Monday 3 August 2015


# of books read: 8
Genres: 2 Classics, 1 Adult Thriller, 2 Adult Contemporaries, 2 MG Fantasy and 1 YA Paranormal.
Total # pages read: 3,105

Another month has passed and that means it's time to wrap up my reading for the month of July! I managed to read eight books last month and I think the higher number is due to taking part in TBR Takedown 2.0. Overall I'm really pleased with the amount I read and I really enjoyed all the books for the most part. I'm glad that I seem to be getting my TBR down a bit but I do need to buy less books in order for it to stay down, we'll see how well that goes. So onto what I read in July...

Harry Potter and the Order of the Phoenix by J.K. Rowling | ☆☆
I started off the month by continuing with my Harry Potter re-read. This is the longest of all the books so it took me a little longer but I really enjoyed being lost in that world again for a while. I obviously loved it and gave it five stars, no complaints here. I'm starting to become aware that I've only got two books left in the series before I finish my re-read and that's making me a little sad. I think this re-read thing is going to have to be an annual occasion.

The Tinder Box by Hans Christian Anderson | ☆☆
I decided to pick this up because I wanted to read something quick before going away on holiday at the beginning of the month. This is another of Penguin's 80 Little Black Classics that cost just 80p each, I really want to grab a few more of these while they're still around. This one is a small selection of lesser known fairytales by Hans Christian Anderson. They were obviously all excellently written and compelling but I just found them so strange and they were much darker than I expected. I did find this really interesting as an insight into the real origin of fairytales, back when they contained warnings as well as morals and there wasn't always a happy ending.

A Long Way Down by Nick Hornby ☆☆☆.5
This is the story of four people who accidentally meet on a rooftop on New Years Eve, all separately planning to commit suicide. They make a pact not to kill themselves and the story follows them in the months after that fateful night. It wasn't as great as I was expecting, I think it was mainly because I don't really get on with Nick Hornby's writing too well, there's something about it that doesn't quite click with me. I did expect it to be more of a comment on mental health but it didn't really go into that too much, it was more about the characters' individual journeys and their clashing personalities. Each chapter is written from one of the four main characters' perspectives and as with most multi-POV books I found that I enjoyed one much more than the others and found myself wanting to know more about that character. I'm not 100% sure on my feelings about this one, I did enjoy it but wouldn't necessarily recommend it and I will be checking out the film to see how I feel about that.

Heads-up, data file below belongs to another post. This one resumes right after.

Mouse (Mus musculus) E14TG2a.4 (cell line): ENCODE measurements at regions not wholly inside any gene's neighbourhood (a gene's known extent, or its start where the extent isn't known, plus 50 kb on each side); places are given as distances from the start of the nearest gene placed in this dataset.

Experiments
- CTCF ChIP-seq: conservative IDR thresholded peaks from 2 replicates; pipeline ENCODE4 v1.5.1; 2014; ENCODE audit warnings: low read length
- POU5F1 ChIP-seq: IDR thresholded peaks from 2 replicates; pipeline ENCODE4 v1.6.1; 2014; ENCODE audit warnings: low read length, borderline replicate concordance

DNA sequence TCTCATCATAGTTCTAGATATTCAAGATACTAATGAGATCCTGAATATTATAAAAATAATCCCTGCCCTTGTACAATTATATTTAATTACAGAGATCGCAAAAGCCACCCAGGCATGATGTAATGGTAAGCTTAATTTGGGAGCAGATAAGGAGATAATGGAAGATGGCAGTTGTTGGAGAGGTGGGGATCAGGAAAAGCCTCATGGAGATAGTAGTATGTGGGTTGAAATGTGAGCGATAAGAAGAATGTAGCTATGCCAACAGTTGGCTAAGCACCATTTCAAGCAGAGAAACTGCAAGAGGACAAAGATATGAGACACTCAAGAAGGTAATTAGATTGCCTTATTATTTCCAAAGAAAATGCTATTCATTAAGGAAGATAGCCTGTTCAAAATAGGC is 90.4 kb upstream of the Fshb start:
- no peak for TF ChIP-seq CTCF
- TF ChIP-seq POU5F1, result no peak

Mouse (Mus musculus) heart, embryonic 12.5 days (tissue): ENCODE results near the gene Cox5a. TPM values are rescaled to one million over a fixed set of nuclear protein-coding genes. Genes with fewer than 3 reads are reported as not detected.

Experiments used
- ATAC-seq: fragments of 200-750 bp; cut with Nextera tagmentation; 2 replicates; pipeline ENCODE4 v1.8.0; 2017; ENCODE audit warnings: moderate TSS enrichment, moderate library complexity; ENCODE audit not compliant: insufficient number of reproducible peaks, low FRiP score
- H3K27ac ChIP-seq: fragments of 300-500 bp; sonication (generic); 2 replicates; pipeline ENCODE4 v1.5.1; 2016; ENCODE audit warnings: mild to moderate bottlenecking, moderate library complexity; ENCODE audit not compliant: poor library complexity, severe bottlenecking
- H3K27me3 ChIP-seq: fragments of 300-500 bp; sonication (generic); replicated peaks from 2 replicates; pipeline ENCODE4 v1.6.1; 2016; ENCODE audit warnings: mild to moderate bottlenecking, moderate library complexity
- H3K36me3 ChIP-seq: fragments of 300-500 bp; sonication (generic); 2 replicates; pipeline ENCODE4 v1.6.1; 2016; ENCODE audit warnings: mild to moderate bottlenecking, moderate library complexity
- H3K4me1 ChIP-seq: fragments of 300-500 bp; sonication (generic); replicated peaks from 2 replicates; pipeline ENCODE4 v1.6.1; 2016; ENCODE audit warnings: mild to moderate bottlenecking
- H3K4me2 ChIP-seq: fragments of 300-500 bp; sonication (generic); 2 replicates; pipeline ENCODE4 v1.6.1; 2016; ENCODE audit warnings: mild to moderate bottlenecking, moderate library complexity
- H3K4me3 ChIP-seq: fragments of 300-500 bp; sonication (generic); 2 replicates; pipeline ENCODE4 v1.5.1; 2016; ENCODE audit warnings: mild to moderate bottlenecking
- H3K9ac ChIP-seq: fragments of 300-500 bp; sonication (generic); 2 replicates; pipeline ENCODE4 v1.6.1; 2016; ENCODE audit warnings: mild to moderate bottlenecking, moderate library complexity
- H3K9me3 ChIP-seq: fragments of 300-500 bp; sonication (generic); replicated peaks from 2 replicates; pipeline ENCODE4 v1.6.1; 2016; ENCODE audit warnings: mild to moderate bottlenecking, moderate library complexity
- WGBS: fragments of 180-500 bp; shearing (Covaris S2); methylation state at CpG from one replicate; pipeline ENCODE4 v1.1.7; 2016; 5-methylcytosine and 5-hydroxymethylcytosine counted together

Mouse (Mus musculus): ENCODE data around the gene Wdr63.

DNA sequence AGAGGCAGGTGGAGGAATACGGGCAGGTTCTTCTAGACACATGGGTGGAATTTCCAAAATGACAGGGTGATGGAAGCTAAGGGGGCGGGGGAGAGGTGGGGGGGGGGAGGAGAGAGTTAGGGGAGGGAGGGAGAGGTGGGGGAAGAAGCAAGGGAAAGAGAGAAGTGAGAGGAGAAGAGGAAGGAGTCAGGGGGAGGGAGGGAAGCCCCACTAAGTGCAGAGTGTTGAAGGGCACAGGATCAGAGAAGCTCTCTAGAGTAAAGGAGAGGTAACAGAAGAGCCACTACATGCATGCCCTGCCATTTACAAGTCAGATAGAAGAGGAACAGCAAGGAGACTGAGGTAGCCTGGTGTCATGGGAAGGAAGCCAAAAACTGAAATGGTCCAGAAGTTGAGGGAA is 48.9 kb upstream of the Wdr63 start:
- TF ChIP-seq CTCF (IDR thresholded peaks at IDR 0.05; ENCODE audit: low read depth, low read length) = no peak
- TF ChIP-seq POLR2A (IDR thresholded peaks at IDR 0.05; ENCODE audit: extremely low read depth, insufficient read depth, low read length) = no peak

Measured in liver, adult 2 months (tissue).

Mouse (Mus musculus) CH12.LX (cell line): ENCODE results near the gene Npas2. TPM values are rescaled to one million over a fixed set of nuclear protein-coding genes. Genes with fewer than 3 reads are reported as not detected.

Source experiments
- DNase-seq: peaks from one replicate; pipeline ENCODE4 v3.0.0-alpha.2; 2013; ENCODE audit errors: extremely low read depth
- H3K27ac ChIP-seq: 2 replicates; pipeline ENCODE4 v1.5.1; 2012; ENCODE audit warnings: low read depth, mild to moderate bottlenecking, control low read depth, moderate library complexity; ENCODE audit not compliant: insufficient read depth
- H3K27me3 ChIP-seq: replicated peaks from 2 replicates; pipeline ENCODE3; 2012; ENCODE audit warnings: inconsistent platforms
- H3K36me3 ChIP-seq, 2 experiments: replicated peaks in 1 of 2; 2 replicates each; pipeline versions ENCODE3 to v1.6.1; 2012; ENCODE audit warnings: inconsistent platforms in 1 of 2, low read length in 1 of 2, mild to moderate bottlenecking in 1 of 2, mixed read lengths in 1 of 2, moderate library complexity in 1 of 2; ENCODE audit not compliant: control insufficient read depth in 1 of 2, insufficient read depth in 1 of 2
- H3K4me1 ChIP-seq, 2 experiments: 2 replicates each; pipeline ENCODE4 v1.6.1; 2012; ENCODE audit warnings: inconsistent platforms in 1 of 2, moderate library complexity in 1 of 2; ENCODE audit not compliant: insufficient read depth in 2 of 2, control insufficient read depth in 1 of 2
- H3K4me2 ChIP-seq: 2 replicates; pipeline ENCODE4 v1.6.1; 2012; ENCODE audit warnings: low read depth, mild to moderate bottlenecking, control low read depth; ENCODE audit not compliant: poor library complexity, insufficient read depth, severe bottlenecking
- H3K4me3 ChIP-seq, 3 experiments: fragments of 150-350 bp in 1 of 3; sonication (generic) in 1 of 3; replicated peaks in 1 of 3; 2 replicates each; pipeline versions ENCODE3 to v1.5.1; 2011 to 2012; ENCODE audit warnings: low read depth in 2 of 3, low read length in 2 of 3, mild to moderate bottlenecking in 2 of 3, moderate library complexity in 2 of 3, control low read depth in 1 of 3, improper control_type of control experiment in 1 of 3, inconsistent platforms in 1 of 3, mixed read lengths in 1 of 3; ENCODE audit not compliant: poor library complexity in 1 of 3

Middlesex by Jeffrey Eugenides ☆☆
I won't say much about the plot as I think it's best to go in sort of blind but just briefly; Middlesex tells the story of Calliope Stephanides and three generations of the Stephanides family from 1920s Greece through the 1967 Detroit race riots and to the modern day. It is an epic about family, love, loss, growing up and a long-buried family secret that unearths revelations about Calliope's genetic history. In short it's amazing and has quickly become one of my favourite books ever. Middlesex is incredibly atmospheric and beautifully written, it really immerses the reader in the eras it travels through. I felt such a strong connection to this story and definitely want to re-read it again in the future as it's such a rich narrative I feel there will be something I've missed. Please read this book if you haven't already!